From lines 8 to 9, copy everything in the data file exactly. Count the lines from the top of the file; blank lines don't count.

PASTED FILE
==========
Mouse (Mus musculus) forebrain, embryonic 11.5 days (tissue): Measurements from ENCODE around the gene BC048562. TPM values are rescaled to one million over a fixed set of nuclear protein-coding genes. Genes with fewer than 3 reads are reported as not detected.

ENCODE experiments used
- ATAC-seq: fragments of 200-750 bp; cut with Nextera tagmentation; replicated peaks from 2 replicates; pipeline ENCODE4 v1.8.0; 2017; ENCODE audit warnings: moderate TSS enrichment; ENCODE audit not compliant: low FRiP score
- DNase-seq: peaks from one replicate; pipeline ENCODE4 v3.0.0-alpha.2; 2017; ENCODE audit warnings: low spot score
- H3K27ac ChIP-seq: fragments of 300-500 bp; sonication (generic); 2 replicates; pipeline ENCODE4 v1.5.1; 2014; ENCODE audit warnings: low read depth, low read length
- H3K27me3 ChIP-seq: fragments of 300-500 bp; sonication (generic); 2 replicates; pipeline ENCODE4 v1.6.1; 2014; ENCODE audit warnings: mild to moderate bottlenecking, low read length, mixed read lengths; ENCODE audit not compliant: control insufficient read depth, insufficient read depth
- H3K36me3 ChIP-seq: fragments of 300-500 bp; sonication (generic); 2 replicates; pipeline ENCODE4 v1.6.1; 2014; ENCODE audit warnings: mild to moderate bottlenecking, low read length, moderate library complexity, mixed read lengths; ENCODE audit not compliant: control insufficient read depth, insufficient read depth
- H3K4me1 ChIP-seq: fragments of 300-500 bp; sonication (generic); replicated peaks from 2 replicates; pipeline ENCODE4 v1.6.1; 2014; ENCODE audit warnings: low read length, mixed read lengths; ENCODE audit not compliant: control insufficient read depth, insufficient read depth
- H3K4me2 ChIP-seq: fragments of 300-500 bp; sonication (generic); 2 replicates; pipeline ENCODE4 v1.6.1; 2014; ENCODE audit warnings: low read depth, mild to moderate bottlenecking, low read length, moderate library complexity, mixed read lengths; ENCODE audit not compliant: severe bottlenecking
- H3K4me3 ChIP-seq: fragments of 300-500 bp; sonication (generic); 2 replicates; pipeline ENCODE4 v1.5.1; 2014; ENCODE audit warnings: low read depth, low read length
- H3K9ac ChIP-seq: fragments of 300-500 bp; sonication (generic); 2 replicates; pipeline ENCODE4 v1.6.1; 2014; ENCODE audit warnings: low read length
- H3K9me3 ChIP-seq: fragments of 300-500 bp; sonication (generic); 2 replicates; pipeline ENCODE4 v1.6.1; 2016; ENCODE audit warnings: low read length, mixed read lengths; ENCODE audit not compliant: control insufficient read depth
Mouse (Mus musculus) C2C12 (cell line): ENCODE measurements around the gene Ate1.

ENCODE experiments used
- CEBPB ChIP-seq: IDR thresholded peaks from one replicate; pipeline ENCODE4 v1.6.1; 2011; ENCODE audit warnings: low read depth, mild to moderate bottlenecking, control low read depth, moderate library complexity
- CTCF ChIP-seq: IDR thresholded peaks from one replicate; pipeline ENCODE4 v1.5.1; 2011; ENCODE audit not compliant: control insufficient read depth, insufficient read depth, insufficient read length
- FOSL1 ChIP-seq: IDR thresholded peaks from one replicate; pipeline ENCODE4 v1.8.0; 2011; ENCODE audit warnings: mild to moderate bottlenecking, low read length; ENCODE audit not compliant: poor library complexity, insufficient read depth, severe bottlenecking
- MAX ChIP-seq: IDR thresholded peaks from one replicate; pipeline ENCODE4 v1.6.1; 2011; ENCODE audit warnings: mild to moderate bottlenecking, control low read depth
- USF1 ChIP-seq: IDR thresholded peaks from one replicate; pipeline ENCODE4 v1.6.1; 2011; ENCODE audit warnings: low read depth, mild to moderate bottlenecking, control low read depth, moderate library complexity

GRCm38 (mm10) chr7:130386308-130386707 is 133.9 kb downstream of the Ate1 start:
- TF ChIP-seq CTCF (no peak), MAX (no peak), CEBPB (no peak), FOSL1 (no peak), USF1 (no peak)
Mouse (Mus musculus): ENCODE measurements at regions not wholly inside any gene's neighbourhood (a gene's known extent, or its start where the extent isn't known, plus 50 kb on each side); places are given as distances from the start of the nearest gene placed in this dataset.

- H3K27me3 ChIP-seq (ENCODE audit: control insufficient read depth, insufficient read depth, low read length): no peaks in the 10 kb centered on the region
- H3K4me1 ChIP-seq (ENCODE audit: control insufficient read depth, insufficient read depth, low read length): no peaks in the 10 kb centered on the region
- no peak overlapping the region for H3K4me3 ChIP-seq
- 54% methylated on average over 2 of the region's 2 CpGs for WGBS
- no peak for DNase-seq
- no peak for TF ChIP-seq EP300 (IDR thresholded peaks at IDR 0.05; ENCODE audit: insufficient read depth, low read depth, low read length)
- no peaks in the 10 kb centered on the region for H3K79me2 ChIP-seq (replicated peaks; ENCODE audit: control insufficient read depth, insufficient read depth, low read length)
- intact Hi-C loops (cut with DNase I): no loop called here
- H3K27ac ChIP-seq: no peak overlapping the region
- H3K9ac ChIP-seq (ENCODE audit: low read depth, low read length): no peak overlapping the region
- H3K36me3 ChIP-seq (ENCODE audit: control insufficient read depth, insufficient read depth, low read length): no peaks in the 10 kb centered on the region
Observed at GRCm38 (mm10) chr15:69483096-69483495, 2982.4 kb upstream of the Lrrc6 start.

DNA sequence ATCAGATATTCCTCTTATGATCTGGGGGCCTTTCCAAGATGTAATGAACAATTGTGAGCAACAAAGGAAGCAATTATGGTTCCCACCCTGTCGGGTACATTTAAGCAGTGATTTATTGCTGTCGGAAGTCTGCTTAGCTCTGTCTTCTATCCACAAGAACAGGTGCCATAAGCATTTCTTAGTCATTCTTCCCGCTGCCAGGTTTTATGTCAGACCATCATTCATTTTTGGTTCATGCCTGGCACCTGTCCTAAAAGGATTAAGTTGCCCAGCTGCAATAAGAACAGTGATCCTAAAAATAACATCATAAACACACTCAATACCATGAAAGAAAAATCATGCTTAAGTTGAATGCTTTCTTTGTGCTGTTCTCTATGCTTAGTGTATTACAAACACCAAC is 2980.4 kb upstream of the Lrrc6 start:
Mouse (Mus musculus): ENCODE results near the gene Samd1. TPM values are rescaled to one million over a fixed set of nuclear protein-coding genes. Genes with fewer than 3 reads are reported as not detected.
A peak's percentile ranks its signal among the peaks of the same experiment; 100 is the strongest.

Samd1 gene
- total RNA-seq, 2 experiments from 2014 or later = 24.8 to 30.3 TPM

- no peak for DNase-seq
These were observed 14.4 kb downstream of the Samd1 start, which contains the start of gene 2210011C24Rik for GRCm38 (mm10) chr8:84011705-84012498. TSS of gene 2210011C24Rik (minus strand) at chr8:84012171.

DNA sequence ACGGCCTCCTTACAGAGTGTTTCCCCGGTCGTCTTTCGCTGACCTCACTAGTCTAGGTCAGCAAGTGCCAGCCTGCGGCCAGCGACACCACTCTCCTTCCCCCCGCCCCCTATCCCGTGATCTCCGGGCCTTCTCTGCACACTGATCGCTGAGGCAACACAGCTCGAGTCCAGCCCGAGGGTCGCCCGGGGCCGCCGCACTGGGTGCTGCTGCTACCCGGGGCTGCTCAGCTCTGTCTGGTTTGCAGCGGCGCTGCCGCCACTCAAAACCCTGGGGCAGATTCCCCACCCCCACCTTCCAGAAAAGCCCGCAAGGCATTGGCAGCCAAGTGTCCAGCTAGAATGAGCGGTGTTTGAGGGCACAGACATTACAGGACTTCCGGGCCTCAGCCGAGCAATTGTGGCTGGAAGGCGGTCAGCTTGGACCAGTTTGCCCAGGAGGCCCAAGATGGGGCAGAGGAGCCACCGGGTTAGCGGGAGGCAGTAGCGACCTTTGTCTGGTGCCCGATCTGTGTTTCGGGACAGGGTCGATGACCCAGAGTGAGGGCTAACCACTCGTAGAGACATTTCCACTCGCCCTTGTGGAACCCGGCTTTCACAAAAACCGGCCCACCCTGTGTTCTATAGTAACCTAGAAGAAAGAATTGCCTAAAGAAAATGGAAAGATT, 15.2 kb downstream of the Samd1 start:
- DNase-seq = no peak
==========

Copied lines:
- H3K4me1 ChIP-seq: fragments of 300-500 bp; sonication (generic); replicated peaks from 2 replicates; pipeline ENCODE4 v1.6.1; 2014; ENCODE audit warnings: low read length, mixed read lengths; ENCODE audit not compliant: control insufficient read depth, insufficient read depth
- H3K4me2 ChIP-seq: fragments of 300-500 bp; sonication (generic); 2 replicates; pipeline ENCODE4 v1.6.1; 2014; ENCODE audit warnings: low read depth, mild to moderate bottlenecking, low read length, moderate library complexity, mixed read lengths; ENCODE audit not compliant: severe bottlenecking